Have you got your Lasting Powers of Attorney sorted?

Have you got your Lasting Powers of Attorney sorted?

The digital revolution has almost reached the administration of lasting powers of attorney (LPA).

Picture the scene: You’ve got all your ducks in a row, and your LPA is sitting beside your Will. This will simplify matters considerably for your family. But have you actually?

Without a will, your estate will automatically be distributed under the laws of intestacy, which might not match you (or your family’s) wishes. And if you can’t manage your own affairs due to illness, then without an appropriate LPA, the Court of Protection will be your family’s first port of call to make decisions on your behalf. This can be an expensive and slow process.

In England and Wales, the LPA process is dealt with by the Office of the Public Guardian (OPG). It’s been a heavily paper-based system, but over the years technology use has been increasing. Now, you can prepare an LPA for property and financial affairs and/or health and welfare matters online (https://www.lastingpowerofattorney.service.gov.uk/lpa/type). These LPAs are basic, government-drafted documents, and so you may prefer to use a solicitor to include specific provisions that the standard issue version doesn’t contain.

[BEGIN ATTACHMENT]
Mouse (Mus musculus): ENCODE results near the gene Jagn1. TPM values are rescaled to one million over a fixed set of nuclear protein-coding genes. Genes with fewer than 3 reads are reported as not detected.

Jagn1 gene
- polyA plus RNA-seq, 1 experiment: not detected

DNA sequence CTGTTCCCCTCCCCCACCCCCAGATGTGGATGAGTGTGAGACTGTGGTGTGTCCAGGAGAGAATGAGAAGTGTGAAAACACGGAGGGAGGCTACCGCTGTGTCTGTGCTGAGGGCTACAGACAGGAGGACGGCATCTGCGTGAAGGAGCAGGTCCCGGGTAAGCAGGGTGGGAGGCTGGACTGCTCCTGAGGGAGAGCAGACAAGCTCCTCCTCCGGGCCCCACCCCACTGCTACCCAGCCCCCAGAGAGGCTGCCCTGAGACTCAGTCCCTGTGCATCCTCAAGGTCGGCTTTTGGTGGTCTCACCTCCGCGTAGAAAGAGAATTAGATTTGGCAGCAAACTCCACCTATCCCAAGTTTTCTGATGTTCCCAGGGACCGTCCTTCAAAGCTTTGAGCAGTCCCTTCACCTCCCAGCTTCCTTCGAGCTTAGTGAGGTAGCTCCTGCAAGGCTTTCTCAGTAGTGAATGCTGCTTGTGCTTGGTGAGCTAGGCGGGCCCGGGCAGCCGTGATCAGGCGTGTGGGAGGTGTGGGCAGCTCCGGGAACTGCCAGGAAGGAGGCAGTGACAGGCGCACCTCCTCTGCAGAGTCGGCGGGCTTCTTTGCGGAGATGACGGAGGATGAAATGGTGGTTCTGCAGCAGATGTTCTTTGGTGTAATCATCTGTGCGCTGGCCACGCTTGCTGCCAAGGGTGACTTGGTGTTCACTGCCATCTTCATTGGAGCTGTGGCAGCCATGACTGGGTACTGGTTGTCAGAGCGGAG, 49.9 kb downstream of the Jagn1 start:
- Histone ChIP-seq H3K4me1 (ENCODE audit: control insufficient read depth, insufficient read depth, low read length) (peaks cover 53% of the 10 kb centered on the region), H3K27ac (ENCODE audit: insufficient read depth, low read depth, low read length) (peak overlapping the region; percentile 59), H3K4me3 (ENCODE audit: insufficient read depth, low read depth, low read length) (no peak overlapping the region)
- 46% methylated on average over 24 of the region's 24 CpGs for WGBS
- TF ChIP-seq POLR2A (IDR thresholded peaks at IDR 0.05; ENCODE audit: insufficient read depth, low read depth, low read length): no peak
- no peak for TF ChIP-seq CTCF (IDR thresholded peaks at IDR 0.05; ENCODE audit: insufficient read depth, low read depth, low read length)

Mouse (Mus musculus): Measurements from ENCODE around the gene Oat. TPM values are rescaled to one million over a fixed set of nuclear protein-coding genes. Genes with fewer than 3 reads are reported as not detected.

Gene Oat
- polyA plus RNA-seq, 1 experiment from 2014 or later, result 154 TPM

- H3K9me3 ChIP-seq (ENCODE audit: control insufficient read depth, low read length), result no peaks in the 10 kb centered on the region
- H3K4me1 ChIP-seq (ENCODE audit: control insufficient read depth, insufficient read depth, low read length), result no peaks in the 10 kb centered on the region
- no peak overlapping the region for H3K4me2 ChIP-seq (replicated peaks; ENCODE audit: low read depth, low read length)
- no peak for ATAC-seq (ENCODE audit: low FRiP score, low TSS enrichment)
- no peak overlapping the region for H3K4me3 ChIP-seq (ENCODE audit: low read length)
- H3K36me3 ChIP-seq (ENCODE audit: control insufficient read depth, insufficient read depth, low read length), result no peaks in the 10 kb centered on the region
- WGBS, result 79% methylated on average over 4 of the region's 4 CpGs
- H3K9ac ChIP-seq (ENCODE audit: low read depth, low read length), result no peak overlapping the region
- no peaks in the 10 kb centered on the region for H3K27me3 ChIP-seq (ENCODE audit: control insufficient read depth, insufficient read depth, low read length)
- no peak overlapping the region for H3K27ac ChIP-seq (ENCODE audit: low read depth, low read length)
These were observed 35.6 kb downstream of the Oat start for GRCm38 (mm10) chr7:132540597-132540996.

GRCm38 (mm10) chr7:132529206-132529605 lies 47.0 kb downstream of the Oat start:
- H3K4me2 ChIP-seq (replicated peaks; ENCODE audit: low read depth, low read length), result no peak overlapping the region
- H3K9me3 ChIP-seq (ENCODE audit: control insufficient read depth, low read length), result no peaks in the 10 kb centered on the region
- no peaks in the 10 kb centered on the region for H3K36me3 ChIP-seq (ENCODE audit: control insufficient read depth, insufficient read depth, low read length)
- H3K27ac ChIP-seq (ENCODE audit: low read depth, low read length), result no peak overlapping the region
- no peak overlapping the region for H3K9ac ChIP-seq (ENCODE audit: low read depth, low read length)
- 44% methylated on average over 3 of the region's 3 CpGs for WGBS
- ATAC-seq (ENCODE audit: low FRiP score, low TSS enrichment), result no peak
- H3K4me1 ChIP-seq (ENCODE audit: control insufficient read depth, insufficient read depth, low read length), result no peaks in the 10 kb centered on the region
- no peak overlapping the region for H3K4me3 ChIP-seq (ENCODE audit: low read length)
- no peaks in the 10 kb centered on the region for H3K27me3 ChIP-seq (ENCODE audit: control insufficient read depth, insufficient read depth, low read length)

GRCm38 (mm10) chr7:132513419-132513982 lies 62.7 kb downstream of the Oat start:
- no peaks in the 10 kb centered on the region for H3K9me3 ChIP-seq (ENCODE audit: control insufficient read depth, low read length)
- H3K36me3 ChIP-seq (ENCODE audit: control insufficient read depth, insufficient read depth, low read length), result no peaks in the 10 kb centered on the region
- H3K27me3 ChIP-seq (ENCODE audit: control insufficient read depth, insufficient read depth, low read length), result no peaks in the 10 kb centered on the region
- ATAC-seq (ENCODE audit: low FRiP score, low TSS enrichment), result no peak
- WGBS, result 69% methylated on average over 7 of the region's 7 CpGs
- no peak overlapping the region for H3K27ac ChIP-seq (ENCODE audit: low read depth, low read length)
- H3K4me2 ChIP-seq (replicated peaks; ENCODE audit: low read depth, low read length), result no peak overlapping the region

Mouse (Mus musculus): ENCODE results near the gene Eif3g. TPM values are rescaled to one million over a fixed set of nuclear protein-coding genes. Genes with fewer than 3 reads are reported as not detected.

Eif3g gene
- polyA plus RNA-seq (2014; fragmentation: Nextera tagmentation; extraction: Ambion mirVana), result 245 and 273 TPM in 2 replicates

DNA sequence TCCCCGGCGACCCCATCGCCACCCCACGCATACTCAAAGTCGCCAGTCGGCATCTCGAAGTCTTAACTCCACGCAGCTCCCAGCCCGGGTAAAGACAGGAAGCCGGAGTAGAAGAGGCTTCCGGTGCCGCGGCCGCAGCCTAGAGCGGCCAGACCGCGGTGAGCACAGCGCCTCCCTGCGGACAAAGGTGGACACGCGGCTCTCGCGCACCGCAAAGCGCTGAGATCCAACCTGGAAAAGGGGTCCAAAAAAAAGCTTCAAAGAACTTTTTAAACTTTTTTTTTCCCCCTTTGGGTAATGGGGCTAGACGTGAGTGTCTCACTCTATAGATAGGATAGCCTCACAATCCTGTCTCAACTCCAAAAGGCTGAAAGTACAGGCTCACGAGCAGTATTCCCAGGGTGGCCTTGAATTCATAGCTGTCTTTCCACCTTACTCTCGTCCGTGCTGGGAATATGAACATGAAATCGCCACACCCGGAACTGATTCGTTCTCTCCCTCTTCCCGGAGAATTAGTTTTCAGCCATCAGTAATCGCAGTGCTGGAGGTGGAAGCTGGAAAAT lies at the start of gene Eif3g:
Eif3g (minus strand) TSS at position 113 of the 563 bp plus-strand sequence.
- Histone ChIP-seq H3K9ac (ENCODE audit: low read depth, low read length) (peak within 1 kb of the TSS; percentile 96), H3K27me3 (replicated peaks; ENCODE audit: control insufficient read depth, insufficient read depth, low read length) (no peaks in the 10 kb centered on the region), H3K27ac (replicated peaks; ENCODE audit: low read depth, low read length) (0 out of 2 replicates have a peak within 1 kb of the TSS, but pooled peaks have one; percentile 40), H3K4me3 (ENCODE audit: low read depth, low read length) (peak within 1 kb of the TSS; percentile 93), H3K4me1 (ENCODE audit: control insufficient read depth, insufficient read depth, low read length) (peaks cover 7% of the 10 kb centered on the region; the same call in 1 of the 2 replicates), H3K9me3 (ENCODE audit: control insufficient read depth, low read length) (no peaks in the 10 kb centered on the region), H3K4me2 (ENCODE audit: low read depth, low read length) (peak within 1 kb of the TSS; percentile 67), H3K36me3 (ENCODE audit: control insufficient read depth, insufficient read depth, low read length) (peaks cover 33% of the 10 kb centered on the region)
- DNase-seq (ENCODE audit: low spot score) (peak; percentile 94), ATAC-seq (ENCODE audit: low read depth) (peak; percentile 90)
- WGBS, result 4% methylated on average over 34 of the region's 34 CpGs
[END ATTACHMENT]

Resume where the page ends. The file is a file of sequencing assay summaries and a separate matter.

No matter how your LPA is prepared, it can’t be used until it’s registered. While in theory registration can be delayed until your attorney needs to act on your behalf, in practice it’s best to register your LPA as soon as it has been completed. That involves signing the document and sending the paperwork to the OPG (with a fee of £82 per LPA). The OPG says that it takes “up to 20 weeks” to register an LPA, provided there are no mistakes in the application. So it’s safe to say it’s not painless.

Thankfully, the Powers of Attorney Act 2023, which received Royal Assent in September, paves the way for LPA registration to be completed online (as is currently possible in Scotland with powers of attorney). (The paper option will also remain available.)

While this is great news, if you don’t have an LPA, then do not let the passing of the Act be an excuse to carry on without one until the technology is in place. Even the Chief Executive of the OPG says “…it’s important to recognise that we’ve still got a long way to go.” You – and your family – could need an LPA long before that journey is over.

Footnote: In October, the Law Commission launched a consultation on allowing wills in England and Wales to be made and stored in electronic form.

The Financial Conduct Authority does not regulate will writing, estate planning and power of attorney advice.

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